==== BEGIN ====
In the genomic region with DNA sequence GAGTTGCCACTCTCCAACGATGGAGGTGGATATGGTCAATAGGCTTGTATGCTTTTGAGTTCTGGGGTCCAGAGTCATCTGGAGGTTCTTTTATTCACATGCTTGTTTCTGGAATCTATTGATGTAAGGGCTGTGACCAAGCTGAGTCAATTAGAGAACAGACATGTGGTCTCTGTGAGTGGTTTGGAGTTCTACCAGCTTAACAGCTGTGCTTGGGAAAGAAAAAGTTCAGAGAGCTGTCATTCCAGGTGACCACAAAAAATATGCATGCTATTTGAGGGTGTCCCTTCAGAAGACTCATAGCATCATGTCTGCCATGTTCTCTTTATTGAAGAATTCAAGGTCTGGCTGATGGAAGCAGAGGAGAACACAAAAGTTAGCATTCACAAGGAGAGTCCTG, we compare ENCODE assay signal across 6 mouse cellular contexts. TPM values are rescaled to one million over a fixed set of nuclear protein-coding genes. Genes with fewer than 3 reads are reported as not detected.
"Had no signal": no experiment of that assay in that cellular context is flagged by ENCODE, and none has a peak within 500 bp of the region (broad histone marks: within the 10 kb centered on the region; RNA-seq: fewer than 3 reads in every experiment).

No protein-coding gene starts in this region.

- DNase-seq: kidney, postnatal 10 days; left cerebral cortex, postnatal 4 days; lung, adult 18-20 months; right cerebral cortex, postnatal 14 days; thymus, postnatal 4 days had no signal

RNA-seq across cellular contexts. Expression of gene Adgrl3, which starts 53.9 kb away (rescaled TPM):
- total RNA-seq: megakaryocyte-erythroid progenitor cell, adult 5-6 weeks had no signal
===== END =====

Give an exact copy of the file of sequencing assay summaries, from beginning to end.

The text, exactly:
In the genomic region with DNA sequence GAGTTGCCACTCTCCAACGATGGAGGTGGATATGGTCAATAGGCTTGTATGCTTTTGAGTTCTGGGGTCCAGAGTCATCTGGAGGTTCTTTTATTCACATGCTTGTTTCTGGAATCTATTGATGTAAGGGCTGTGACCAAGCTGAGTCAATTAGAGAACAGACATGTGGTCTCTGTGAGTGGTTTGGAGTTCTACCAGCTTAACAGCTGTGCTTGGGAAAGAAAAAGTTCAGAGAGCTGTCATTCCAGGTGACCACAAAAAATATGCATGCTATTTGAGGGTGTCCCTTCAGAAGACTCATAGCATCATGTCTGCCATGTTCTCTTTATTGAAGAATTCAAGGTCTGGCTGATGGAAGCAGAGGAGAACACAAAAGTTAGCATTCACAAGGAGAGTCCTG, we compare ENCODE assay signal across 6 mouse cellular contexts. TPM values are rescaled to one million over a fixed set of nuclear protein-coding genes. Genes with fewer than 3 reads are reported as not detected.
"Had no signal": no experiment of that assay in that cellular context is flagged by ENCODE, and none has a peak within 500 bp of the region (broad histone marks: within the 10 kb centered on the region; RNA-seq: fewer than 3 reads in every experiment).

No protein-coding gene starts in this region.

- DNase-seq: kidney, postnatal 10 days; left cerebral cortex, postnatal 4 days; lung, adult 18-20 months; right cerebral cortex, postnatal 14 days; thymus, postnatal 4 days had no signal

RNA-seq across cellular contexts. Expression of gene Adgrl3, which starts 53.9 kb away (rescaled TPM):
- total RNA-seq: megakaryocyte-erythroid progenitor cell, adult 5-6 weeks had no signal